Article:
He added that the state government was fully aware of the growing importance of technology and innovation.


“Everything is being done to meet the demand for talents. Penang is investing heavily in education and training programmes including providing opportunities for lifelong learning so that its workforce will be ready for the jobs of the future,” he said.


Ahmad Fuzi believed it is useful for people to consider revisiting the idea of reviving the Penang free port status.


“The economic gains may be obvious to us all, especially business leaders gathered here, but the cultural gains, which in the long run also translate into substantial economic benefits, are even more essential to Penang’s cultural depth and affluence.


“I know some of you here may consider a call for the return to Penang’s free port status to be an outburst of nostalgia and to be far removed from what is possible.


“But what is interesting to know is that even the United Kingdom Prime Minister, Rishi Sunak, looks upon the establishment of new freeports in the UK, especially Green Freeports, as transformational in encouraging construction, private investment, and job creation.


“I believe any disadvantages associated with the establishment of a freeport can be mitigated by emulating the best practices of successful freeports worldwide, for which there are about 3,500 today, including Singapore, Hong Kong and Dubai,” he said.


Ahmad Fuzi also proposed another idea for discussion.


“The second idea that I thought would be relevant for discussion is to consider the merits of setting up a Penang Sovereign Wealth Fund.


“With the centralisation of power in the Federation, as demonstrated by the absence of local elections and in the fiscal freedom of state governments, Penang has to resort to other means to inspire the economic growth of the state.


“What all this means is that the individual states in Malaysia are left at the mercy and discretion of the Federal Government through its various agencies, for the major portion of their revenue.


“This tends to leave them preoccupied with operational matters. Long-term planning becomes a largely vain undertaking. But as with every individual household, the future of any state economy must rely on its ability to save for the future,” he said.


He added that in that context, it was significant to learn from Sarawak.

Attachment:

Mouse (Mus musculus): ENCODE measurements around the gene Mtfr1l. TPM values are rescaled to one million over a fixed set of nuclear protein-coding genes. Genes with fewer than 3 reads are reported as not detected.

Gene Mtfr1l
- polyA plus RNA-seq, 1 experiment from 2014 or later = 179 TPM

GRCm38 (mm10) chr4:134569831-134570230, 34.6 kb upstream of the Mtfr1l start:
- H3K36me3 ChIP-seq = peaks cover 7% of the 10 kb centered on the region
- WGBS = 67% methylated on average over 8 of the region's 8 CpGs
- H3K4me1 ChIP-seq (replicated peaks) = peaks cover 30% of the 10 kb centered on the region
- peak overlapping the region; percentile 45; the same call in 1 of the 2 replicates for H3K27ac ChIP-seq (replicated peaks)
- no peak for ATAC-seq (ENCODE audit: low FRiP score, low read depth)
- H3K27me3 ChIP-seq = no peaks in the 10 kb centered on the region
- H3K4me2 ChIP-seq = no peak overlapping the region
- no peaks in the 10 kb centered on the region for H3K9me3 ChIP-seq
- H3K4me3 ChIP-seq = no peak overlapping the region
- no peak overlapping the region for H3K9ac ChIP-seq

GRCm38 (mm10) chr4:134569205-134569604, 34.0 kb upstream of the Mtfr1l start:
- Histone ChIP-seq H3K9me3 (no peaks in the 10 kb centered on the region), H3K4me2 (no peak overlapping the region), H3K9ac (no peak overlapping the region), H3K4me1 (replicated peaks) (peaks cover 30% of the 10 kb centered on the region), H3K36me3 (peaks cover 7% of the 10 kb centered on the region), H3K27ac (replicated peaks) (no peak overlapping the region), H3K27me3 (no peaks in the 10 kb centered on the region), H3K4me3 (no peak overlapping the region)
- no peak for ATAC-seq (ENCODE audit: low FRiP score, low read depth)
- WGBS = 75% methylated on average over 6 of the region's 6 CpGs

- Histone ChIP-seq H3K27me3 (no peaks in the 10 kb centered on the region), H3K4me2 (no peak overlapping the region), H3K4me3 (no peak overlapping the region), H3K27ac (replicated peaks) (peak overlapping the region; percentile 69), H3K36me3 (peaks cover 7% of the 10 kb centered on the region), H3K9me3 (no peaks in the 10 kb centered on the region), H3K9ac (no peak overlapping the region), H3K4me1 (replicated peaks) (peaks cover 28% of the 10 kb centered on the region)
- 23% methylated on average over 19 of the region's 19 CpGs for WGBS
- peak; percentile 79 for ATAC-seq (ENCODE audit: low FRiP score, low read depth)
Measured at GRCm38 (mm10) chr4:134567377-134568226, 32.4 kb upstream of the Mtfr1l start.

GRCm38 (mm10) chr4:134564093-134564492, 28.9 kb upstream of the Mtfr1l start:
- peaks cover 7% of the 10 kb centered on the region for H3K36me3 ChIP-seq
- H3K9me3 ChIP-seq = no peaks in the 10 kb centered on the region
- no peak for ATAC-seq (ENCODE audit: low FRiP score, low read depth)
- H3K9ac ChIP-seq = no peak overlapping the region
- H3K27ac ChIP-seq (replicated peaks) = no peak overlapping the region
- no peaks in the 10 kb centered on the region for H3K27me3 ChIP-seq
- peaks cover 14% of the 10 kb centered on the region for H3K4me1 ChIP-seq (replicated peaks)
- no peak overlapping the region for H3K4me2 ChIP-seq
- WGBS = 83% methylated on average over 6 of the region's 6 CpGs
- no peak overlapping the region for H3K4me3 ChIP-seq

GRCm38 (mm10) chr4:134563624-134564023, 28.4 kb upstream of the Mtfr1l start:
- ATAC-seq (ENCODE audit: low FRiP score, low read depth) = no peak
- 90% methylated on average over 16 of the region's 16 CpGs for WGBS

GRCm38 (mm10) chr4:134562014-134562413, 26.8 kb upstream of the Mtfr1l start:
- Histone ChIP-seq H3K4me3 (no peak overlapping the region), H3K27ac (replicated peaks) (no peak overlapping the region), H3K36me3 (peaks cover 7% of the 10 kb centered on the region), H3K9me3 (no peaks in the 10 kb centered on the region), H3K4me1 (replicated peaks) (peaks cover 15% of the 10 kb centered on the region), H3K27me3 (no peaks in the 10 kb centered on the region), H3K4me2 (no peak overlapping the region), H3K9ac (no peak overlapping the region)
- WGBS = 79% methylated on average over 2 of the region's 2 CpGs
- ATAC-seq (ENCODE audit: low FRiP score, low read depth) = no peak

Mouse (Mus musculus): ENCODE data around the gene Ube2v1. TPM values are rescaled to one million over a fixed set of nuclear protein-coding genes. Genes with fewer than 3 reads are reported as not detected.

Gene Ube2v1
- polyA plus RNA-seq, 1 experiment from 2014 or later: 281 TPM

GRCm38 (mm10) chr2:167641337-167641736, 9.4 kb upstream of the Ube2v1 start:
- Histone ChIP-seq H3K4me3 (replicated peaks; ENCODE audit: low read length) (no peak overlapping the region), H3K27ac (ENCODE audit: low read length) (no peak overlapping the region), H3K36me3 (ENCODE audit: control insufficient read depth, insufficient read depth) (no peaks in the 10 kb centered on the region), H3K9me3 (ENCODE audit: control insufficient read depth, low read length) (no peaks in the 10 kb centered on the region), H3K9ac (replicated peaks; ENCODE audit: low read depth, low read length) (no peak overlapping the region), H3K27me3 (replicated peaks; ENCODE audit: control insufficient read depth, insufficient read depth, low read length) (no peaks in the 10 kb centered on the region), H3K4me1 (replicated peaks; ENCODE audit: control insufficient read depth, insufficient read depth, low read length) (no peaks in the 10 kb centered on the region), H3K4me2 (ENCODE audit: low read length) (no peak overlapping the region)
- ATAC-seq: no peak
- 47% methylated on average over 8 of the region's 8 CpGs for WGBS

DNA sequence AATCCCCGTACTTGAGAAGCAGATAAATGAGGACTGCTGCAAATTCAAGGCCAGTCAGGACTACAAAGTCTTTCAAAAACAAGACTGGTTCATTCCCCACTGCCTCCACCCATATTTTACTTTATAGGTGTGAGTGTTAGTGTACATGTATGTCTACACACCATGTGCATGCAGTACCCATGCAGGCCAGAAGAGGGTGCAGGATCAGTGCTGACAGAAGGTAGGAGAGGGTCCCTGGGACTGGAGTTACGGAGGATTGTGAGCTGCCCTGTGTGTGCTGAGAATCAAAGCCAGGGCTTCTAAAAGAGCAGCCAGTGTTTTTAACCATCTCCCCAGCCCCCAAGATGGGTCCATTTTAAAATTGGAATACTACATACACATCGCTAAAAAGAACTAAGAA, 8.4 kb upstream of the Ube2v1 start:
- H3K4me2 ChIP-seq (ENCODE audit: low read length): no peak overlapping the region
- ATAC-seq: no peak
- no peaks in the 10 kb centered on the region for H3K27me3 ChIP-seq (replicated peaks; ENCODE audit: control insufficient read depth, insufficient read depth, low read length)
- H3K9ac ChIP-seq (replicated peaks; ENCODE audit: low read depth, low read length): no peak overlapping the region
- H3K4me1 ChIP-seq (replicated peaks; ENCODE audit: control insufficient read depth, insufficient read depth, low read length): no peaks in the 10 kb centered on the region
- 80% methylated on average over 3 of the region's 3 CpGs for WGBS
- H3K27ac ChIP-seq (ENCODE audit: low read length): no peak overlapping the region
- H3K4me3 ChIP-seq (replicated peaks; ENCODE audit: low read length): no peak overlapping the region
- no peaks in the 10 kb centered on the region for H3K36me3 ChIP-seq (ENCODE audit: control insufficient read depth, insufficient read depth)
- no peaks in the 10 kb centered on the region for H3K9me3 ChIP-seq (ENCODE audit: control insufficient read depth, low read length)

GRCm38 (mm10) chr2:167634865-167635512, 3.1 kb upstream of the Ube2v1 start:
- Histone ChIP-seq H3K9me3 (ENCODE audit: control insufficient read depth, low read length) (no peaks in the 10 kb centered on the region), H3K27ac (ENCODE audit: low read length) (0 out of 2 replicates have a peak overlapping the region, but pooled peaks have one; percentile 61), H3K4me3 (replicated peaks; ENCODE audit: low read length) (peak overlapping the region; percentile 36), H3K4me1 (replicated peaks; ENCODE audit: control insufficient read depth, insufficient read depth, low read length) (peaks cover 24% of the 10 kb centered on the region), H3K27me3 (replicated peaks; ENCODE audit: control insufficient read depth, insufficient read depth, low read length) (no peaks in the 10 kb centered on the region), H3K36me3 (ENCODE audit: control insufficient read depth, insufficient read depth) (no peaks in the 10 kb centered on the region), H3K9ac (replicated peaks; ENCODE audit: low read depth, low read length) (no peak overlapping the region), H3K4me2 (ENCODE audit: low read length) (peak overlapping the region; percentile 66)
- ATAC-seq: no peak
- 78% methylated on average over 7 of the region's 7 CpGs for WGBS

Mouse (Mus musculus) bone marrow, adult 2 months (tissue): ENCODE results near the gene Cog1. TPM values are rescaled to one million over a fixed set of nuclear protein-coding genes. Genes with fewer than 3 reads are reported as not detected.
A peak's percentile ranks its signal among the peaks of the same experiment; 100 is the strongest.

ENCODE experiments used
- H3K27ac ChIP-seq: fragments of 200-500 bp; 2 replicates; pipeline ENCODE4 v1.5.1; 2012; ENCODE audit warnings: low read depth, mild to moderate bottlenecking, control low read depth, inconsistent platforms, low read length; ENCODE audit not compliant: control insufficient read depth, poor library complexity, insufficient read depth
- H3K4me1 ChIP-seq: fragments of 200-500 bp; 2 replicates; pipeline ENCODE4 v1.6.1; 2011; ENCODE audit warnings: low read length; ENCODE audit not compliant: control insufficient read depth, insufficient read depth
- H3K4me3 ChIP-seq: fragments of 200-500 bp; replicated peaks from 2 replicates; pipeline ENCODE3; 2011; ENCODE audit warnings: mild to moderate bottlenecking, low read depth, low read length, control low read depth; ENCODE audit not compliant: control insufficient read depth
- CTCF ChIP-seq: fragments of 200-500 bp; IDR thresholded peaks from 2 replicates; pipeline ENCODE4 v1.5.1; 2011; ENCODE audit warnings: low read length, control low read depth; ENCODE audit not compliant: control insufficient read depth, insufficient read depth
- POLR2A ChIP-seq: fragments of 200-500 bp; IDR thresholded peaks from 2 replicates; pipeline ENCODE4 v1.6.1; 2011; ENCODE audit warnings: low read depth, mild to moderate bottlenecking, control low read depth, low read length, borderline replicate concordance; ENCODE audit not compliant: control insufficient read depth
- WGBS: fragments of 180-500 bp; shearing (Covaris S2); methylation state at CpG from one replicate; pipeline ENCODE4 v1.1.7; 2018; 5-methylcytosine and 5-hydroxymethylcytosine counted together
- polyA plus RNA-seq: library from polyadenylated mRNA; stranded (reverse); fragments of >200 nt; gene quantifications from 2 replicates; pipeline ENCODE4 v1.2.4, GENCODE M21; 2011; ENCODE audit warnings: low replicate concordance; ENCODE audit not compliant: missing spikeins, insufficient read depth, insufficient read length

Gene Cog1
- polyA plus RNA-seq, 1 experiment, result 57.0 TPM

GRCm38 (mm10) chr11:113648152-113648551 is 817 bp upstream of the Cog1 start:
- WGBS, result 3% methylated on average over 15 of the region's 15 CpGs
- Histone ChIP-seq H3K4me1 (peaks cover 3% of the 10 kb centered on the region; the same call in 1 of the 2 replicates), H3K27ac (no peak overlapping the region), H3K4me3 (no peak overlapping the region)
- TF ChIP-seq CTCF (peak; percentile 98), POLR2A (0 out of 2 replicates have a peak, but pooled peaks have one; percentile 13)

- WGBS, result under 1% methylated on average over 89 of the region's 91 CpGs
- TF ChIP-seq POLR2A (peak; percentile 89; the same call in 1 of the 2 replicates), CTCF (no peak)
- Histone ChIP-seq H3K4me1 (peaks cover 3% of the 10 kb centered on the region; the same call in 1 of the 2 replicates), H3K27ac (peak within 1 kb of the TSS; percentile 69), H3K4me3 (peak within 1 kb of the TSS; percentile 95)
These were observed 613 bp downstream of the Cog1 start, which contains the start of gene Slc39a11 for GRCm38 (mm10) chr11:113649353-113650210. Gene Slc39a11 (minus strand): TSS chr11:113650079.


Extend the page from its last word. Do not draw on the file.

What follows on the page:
“I am aware that Sarawak’s situation is quite unlike Penang’s, but it does not hurt to dare to explore the bold policies of others, and to adopt and adapt whatever can be good for Penang in the long run.


“Just after the last General Election, the Sarawak Legislative Assembly unanimously approved the Sarawak Sovereign Wealth Future Fund Board Bill.


“The main objective of such an exercise, to quote Sarawak Premier Tan Sri Abang Johari Tun Openg, is ‘to convert non-renewable assets to financial assets, invest in the future through forced savings and secure the continued growth of financial reserves through diversified investments’.


“The key point of this is to generate income for the future without being too dependent and for the state to have the means to aid its people in education, in skills attainment and in other socioeconomic endeavours,” Ahmad Fuzi said.


He added that transparency, competency, and accountability are key to the success of such a scheme.


“It may be wise for us to focus on independence and impartiality as the definitive aspects if ever such an undertaking were to be considered,” he said.


Also present were Penang Entrepreneurial Development, Trade, and Industry Committee chairman Datuk Abdul Halim Hussain, KSI Strategic Institute for Asia Pacific deputy chairman Datuk Seri Mohamed Iqbal Rawther, KSI Strategic Institute for Asia Pacific Tan Sri Michael Yeoh, Micci vice-president Michel Van Crombrugge, and former Penang Chief Minister Tan Sri Dr Koh Tsu Koon.



Story by Christopher Tan

Pix by Siew Chia En

Video by Law Suun Ting